The Betta splendens is one of the most popular species in the aquarium trade in the Western world. Known for their brilliant colors and long, flowing fins, betta fish are fairly easy to care for, but novice aquarium hobbyists sometimes get confused about what type of water to use in a betta tank. As is true in regard to all aquarium fish, the type of water used in the betta tank can greatly impact the fishes' health.
Recommended Tank Size
Because betta fish are often sold in small jars or plastic containers, many people mistakenly think that these fish can thrive in such a small environment. While a betta fish may become nervous in a tank that is too large, small bowls don't provide adequate space for healthy growth. The recommended tank size for a betta fish is between one and five gallons. Betta fish aren't as active as some species of freshwater fish and don't require a great deal of swimming space, but a tiny tank can result in a dangerous accumulation of waste and toxins.
Distillation is a purification process that can be applied to water. This process utilizes a heat source to vaporize the water, separating the water molecules from the dissolved contaminants. Though distilled water is pure and free of contaminants, it is also devoid of minerals. Because minerals are essential for maintaining healthy coloration, skin and fins, betta fish that are kept in distilled water may exhibit a loss of coloration and can become lethargic over time. For these reasons, using distilled water in a betta tank is not recommended.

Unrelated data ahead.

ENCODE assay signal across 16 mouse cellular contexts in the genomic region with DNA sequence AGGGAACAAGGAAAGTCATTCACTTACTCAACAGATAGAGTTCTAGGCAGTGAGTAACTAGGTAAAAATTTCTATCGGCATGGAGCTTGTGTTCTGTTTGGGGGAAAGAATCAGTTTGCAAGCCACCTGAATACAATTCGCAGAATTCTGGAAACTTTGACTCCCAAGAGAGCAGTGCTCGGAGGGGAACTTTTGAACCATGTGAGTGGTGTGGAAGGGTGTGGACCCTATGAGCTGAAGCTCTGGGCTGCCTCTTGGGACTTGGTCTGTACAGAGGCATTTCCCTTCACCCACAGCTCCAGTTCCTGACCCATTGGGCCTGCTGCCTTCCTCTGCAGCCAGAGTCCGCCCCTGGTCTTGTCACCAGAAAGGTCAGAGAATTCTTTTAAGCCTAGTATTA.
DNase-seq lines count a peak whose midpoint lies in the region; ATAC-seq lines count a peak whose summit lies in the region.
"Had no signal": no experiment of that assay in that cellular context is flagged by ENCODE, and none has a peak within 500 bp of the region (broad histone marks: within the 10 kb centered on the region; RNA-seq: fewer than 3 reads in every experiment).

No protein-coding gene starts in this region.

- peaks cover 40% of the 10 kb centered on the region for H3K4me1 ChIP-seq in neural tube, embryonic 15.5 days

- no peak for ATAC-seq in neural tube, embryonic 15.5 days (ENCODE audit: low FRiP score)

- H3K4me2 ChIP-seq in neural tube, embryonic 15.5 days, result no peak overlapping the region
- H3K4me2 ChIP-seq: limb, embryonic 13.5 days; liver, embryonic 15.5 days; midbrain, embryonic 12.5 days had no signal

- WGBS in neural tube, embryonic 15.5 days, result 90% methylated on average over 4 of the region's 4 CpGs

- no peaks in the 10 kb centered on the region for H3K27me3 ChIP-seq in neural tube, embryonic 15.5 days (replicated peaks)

Plain tap water is the most recommended -- and inexpensive -- option for betta tanks. Because most tap water is treated with chemicals, however, you may need to condition the water before adding it to your tank. Use a small amount of water conditioner according to the manufacturer's instructions -- many products have a dosage of one teaspoon per 10 gallons of water. A small betta tank, then, may require only a few drops.
In addition to selecting the right kind of water for your betta tank, you also need to monitor the water parameters such as the temperature, pH and water hardness. The recommended temperature for a betta tank is between 75 and 86 degrees Fahrenheit, or 24 to 30 degrees Celsius. Bettas prefer a pH between 6.5 and 7.5 and a water hardness between 5 and 25 dGH. To monitor the water parameters in your betta tank, perform weekly water tests. Weekly water changes help to keep the tank parameters stable and the water clean so your betta fish can thrive.
Change about 25 percent of the water in your betta tank once a week to keep the water quality in the tank high. If you're keeping your betta in a bowl or a tank without a filter, perform more frequent water changes. Before you change the water, net your betta and place him in a temporary holding tank. Use an aquarium gravel vacuum to siphon the gravel in the tank, removing waste build-up while also draining the tank. Once you have drained 25 percent of the tank volume, refill the tank with tap water treated with a dechlorinating solution and return your betta to his tank. To avoid shocking your fish, the new water must be the same temperature as water in the tank.